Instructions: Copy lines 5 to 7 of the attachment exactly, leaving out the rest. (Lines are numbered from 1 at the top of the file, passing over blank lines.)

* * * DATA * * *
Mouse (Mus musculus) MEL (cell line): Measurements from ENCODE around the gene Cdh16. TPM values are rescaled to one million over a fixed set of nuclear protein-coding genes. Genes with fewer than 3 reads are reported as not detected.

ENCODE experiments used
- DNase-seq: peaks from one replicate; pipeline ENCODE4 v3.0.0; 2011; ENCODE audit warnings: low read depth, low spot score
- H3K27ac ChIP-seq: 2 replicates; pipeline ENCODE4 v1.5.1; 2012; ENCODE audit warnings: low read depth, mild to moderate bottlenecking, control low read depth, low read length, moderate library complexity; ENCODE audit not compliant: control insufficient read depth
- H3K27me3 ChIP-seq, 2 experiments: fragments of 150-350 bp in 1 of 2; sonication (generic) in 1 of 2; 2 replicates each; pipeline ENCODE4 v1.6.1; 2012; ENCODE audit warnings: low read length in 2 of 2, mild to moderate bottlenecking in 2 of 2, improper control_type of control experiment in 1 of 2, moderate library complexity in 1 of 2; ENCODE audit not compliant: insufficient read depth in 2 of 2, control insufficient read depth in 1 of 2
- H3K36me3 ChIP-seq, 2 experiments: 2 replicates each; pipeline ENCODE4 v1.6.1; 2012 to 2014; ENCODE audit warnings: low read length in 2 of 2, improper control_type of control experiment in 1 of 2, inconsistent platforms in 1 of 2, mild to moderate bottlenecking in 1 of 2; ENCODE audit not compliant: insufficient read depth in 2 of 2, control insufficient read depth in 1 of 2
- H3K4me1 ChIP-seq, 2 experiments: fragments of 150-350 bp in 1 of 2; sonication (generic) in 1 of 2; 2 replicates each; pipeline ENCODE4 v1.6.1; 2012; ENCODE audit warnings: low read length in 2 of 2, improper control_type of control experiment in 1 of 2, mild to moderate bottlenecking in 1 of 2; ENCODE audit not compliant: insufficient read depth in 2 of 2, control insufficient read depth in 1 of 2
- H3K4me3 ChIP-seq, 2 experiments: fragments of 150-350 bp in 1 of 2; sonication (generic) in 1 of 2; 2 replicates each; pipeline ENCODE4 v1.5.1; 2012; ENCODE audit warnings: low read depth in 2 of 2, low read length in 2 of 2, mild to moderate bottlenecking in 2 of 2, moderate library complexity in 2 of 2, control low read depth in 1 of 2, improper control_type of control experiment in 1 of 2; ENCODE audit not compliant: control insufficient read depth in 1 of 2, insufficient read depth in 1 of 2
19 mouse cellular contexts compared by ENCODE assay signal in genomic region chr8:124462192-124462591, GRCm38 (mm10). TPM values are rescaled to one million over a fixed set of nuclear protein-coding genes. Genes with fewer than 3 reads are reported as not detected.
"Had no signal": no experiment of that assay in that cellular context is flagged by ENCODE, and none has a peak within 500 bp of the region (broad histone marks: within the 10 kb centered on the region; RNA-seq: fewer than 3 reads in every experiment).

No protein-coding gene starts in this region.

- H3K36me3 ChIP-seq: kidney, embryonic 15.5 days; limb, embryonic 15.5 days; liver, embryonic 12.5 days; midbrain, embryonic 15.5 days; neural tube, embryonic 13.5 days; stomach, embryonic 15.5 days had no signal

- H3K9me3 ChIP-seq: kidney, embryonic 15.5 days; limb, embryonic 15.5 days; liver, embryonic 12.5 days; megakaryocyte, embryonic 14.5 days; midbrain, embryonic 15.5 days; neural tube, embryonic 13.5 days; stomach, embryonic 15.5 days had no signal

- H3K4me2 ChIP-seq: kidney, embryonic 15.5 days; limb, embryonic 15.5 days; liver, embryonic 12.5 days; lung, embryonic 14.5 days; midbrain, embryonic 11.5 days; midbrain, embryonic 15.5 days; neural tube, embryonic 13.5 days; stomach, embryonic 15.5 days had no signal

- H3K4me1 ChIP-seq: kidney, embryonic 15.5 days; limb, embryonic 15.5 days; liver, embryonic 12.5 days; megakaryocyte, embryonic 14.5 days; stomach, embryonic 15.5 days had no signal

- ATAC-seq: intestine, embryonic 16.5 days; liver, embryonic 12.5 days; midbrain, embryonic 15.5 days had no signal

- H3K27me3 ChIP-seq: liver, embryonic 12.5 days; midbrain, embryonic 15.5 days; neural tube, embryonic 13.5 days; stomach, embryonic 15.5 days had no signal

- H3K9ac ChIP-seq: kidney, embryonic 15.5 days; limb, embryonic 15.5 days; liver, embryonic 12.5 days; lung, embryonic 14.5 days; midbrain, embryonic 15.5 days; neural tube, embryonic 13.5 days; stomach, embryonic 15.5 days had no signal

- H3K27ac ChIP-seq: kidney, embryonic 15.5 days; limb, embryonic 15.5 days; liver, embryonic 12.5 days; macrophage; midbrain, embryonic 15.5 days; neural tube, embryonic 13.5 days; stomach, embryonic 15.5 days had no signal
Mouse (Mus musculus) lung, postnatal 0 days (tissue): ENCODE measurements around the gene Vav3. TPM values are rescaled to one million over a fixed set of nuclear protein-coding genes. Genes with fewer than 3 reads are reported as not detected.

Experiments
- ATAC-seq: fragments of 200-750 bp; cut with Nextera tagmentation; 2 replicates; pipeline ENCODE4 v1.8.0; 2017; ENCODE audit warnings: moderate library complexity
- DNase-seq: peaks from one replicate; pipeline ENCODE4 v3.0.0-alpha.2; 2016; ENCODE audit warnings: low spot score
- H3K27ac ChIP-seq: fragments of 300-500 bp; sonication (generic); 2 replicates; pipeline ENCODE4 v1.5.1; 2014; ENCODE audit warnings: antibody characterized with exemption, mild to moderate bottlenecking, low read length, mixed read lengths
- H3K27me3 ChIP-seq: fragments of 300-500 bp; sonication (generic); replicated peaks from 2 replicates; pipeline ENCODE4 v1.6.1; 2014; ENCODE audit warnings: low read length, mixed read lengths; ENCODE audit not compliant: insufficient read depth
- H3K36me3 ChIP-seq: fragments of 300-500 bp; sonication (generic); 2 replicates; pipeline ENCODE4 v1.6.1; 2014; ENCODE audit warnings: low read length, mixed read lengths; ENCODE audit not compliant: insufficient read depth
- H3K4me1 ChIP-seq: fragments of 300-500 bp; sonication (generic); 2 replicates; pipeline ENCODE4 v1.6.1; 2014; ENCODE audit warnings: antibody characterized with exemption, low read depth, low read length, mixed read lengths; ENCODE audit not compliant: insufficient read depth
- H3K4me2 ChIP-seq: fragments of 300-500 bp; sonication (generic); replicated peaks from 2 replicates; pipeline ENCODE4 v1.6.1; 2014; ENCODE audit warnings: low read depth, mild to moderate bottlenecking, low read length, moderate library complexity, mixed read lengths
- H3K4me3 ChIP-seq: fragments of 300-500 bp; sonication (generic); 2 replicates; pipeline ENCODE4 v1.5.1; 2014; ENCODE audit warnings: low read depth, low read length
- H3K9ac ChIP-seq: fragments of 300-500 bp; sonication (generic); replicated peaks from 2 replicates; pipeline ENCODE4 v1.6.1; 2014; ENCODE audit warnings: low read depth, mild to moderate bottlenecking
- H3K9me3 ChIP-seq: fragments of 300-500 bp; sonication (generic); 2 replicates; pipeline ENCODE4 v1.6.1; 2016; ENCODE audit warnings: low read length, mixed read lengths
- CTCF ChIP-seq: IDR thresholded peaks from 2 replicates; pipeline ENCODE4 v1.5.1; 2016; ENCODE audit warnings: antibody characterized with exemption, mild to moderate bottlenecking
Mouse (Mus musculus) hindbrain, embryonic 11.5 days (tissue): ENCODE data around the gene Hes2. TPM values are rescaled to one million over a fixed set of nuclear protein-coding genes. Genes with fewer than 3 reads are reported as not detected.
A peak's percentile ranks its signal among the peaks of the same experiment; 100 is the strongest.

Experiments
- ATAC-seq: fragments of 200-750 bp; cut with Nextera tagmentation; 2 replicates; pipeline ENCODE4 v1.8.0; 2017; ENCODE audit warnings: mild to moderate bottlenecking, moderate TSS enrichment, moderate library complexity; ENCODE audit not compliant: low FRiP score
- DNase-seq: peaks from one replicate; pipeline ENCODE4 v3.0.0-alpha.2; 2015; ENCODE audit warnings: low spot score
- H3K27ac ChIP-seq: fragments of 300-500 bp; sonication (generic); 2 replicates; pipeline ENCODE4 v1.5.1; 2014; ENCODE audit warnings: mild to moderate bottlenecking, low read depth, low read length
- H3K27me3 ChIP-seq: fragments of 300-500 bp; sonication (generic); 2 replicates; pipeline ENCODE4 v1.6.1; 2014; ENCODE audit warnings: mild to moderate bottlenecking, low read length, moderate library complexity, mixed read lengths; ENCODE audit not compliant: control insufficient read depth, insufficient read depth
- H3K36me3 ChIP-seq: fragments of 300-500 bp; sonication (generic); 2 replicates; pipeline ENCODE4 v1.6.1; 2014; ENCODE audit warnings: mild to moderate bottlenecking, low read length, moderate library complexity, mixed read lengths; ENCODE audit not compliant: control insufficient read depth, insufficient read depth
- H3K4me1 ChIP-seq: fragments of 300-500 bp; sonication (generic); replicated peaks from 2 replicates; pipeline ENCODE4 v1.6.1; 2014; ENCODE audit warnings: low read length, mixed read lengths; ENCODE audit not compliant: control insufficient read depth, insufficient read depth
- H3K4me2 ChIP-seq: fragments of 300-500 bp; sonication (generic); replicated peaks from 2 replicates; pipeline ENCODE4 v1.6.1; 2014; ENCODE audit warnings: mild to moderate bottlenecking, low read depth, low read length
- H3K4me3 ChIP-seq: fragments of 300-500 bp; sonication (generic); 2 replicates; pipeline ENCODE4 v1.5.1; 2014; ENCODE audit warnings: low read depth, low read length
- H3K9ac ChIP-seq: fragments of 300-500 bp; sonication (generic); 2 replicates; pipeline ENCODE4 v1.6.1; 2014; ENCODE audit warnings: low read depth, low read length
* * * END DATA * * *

- H3K27me3 ChIP-seq, 2 experiments: fragments of 150-350 bp in 1 of 2; sonication (generic) in 1 of 2; 2 replicates each; pipeline ENCODE4 v1.6.1; 2012; ENCODE audit warnings: low read length in 2 of 2, mild to moderate bottlenecking in 2 of 2, improper control_type of control experiment in 1 of 2, moderate library complexity in 1 of 2; ENCODE audit not compliant: insufficient read depth in 2 of 2, control insufficient read depth in 1 of 2
- H3K36me3 ChIP-seq, 2 experiments: 2 replicates each; pipeline ENCODE4 v1.6.1; 2012 to 2014; ENCODE audit warnings: low read length in 2 of 2, improper control_type of control experiment in 1 of 2, inconsistent platforms in 1 of 2, mild to moderate bottlenecking in 1 of 2; ENCODE audit not compliant: insufficient read depth in 2 of 2, control insufficient read depth in 1 of 2
- H3K4me1 ChIP-seq, 2 experiments: fragments of 150-350 bp in 1 of 2; sonication (generic) in 1 of 2; 2 replicates each; pipeline ENCODE4 v1.6.1; 2012; ENCODE audit warnings: low read length in 2 of 2, improper control_type of control experiment in 1 of 2, mild to moderate bottlenecking in 1 of 2; ENCODE audit not compliant: insufficient read depth in 2 of 2, control insufficient read depth in 1 of 2